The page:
The Government has published legislation that will fundamentally transform financial regulation.
- Gives the Bank of England responsibility for protecting and enhancing financial stability
- Abolishes the Financial Services Authority (FSA) and creates the Financial Policy Committee, the Prudential Regulation Authority and the Financial Conduct Authority, also providing them each with powers to try to ensure the stability of the financial sector and the protection of consumers
- Empowers regulators to look beyond tick-box compliance with a regulatory culture of judgment, expertise and proactive supervision.
The 1000 page bill took more time to sort than expected, with various interests arguing over who should do what.
The transfer of powers from one regulator to another is not instant; it will take between one and two years.What is still missing is any exact dates.
The dust has not settled. MPs on the Treasury Select Committee still want some areas clarified and tightened up. Andrew Tyrie MP, says, "Force of argument seems to be winning the day on some key points. The proposals still fall short of what is needed."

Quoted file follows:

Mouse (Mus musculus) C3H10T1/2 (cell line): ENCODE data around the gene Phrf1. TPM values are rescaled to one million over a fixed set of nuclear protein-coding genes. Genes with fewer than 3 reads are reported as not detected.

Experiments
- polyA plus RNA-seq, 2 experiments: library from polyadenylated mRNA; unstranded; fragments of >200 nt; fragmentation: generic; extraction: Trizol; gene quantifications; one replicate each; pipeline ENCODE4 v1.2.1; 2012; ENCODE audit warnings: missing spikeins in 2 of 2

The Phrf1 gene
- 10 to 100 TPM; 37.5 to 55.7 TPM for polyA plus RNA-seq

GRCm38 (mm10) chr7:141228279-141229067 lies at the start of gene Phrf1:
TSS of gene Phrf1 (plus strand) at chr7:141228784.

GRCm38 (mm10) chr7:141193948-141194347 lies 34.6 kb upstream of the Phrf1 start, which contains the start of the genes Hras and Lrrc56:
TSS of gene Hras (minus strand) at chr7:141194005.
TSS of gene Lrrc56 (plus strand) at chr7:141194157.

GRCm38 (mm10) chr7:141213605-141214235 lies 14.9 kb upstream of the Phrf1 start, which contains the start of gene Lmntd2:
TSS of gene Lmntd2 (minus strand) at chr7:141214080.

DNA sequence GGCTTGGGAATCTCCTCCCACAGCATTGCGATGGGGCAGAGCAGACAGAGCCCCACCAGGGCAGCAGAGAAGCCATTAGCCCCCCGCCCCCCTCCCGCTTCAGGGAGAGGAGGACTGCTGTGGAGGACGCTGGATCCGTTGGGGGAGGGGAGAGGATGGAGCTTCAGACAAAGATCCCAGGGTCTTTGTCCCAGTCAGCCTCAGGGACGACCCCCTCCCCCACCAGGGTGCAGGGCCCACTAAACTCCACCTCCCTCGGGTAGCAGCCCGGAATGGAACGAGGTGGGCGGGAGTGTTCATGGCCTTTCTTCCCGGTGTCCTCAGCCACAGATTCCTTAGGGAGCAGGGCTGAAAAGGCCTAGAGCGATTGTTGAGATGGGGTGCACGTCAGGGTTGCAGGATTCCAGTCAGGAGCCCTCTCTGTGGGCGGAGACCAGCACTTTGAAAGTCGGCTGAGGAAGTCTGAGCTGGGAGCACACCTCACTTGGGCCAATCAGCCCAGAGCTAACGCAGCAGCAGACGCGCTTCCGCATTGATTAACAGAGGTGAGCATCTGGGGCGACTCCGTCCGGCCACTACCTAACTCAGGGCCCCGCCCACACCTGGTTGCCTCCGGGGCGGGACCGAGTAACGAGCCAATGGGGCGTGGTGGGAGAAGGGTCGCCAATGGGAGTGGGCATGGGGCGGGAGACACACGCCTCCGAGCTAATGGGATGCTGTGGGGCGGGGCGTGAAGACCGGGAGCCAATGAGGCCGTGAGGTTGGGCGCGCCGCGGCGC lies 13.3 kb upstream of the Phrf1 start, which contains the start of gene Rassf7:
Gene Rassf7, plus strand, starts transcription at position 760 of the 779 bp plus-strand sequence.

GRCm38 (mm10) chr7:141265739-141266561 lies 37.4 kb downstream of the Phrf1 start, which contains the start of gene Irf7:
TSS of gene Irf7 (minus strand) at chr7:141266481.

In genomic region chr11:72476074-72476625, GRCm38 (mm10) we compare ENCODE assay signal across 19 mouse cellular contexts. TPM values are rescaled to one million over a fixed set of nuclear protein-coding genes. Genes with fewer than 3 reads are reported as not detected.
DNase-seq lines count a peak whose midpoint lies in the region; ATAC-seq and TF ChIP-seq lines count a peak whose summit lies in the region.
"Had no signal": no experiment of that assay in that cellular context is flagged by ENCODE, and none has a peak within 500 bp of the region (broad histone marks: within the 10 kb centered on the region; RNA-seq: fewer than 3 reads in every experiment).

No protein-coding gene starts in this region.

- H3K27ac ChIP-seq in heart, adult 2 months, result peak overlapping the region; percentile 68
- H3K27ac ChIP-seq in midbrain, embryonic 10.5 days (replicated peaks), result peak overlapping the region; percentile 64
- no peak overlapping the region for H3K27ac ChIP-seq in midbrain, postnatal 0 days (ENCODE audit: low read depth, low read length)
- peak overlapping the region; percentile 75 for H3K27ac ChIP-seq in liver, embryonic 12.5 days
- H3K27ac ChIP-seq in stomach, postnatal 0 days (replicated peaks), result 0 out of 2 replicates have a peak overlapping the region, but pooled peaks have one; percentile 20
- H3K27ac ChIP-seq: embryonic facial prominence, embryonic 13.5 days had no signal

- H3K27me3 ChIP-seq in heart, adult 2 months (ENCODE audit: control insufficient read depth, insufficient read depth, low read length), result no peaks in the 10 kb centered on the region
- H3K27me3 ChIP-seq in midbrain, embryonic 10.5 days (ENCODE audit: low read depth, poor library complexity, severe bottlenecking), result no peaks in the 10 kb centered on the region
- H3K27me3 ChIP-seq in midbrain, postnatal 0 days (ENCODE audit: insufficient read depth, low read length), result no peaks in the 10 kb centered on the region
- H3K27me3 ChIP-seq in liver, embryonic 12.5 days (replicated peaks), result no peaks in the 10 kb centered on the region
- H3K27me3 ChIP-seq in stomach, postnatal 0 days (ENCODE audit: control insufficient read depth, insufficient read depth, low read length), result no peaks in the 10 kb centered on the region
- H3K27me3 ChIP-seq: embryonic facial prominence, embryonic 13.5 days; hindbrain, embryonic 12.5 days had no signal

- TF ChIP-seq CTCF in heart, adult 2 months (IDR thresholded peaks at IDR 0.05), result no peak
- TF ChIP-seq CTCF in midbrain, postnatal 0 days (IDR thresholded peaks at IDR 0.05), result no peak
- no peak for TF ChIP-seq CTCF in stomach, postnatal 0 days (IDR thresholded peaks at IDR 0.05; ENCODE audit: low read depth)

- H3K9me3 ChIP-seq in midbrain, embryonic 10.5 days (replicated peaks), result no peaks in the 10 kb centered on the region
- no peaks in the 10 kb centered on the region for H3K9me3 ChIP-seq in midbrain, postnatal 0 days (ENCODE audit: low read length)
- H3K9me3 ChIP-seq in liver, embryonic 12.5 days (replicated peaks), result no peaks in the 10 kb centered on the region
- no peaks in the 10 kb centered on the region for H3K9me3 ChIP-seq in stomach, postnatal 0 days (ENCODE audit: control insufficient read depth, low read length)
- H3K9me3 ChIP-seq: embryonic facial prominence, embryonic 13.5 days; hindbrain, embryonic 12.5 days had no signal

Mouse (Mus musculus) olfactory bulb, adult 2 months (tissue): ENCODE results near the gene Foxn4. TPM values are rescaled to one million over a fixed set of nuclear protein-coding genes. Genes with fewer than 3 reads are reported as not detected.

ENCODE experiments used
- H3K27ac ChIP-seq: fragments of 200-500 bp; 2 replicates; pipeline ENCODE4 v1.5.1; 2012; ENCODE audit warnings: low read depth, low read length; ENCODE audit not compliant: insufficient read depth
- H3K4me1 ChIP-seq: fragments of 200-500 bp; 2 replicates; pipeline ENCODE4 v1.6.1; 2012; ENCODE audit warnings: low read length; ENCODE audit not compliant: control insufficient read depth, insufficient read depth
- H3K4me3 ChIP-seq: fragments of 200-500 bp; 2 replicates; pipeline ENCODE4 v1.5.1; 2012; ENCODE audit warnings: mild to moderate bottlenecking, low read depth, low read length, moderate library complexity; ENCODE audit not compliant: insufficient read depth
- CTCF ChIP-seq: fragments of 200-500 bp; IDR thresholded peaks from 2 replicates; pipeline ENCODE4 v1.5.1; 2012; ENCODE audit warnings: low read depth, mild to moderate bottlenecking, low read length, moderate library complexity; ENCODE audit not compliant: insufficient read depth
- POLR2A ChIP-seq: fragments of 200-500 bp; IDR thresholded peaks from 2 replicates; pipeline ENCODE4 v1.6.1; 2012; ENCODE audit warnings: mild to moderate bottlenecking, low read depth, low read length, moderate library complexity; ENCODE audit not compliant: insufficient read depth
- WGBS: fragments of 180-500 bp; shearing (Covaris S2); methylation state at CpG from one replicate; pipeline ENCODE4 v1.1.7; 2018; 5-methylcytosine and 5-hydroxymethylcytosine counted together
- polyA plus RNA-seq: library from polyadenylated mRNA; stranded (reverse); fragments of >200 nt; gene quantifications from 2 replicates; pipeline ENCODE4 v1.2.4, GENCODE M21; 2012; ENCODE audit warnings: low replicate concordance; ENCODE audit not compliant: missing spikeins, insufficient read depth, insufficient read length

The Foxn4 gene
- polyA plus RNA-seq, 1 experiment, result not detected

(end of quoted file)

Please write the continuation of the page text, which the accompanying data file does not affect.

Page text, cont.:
Key battle point is between the Commons and the Bank of England, as Tyrie explains: "The role and accountability framework of the Bank of England should be decided by Parliament, with the executive explaining their decisions to MPs and the Treasury Committee, rather than negotiations between the Bank and the Chancellor.’
A final warning shot that regulation may not go as quickly as the government hopes, comes from those MPs "The fact that the Government has not waited to take account of the Treasury Committee's report on the Financial Conduct Authority highlights concerns that we are legislating too fast. We have to take the time to get this legislation right. This is only the start of the legislative process, however. Parliament must be given the time to discuss these important issues in greater detail."
MPs have already won several victories including that the government will wait until the FCA has bedded down before revisiting the issue of whether to pass OFT powers with respect to competition law to the FCA.